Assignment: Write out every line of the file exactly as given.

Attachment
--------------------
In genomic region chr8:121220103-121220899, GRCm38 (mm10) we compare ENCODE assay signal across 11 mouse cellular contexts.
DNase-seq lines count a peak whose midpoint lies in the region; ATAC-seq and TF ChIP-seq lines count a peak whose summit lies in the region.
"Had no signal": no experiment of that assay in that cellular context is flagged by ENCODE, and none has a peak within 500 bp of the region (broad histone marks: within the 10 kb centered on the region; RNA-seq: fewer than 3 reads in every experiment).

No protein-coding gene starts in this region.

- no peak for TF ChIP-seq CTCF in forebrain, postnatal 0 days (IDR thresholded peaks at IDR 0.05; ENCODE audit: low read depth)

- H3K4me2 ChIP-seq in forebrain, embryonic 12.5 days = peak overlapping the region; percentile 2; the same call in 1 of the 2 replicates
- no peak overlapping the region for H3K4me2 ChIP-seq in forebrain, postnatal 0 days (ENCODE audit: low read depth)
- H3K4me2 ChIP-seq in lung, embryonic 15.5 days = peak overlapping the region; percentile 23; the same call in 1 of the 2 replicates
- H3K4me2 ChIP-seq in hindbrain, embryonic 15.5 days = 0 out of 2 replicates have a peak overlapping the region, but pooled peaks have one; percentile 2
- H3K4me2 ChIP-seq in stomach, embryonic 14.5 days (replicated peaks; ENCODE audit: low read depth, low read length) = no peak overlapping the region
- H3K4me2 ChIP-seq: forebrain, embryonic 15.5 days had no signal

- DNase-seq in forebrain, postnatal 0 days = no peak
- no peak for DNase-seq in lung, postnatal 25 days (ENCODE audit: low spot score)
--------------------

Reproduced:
In genomic region chr8:121220103-121220899, GRCm38 (mm10) we compare ENCODE assay signal across 11 mouse cellular contexts.
DNase-seq lines count a peak whose midpoint lies in the region; ATAC-seq and TF ChIP-seq lines count a peak whose summit lies in the region.
"Had no signal": no experiment of that assay in that cellular context is flagged by ENCODE, and none has a peak within 500 bp of the region (broad histone marks: within the 10 kb centered on the region; RNA-seq: fewer than 3 reads in every experiment).

No protein-coding gene starts in this region.

- no peak for TF ChIP-seq CTCF in forebrain, postnatal 0 days (IDR thresholded peaks at IDR 0.05; ENCODE audit: low read depth)

- H3K4me2 ChIP-seq in forebrain, embryonic 12.5 days = peak overlapping the region; percentile 2; the same call in 1 of the 2 replicates
- no peak overlapping the region for H3K4me2 ChIP-seq in forebrain, postnatal 0 days (ENCODE audit: low read depth)
- H3K4me2 ChIP-seq in lung, embryonic 15.5 days = peak overlapping the region; percentile 23; the same call in 1 of the 2 replicates
- H3K4me2 ChIP-seq in hindbrain, embryonic 15.5 days = 0 out of 2 replicates have a peak overlapping the region, but pooled peaks have one; percentile 2
- H3K4me2 ChIP-seq in stomach, embryonic 14.5 days (replicated peaks; ENCODE audit: low read depth, low read length) = no peak overlapping the region
- H3K4me2 ChIP-seq: forebrain, embryonic 15.5 days had no signal

- DNase-seq in forebrain, postnatal 0 days = no peak
- no peak for DNase-seq in lung, postnatal 25 days (ENCODE audit: low spot score)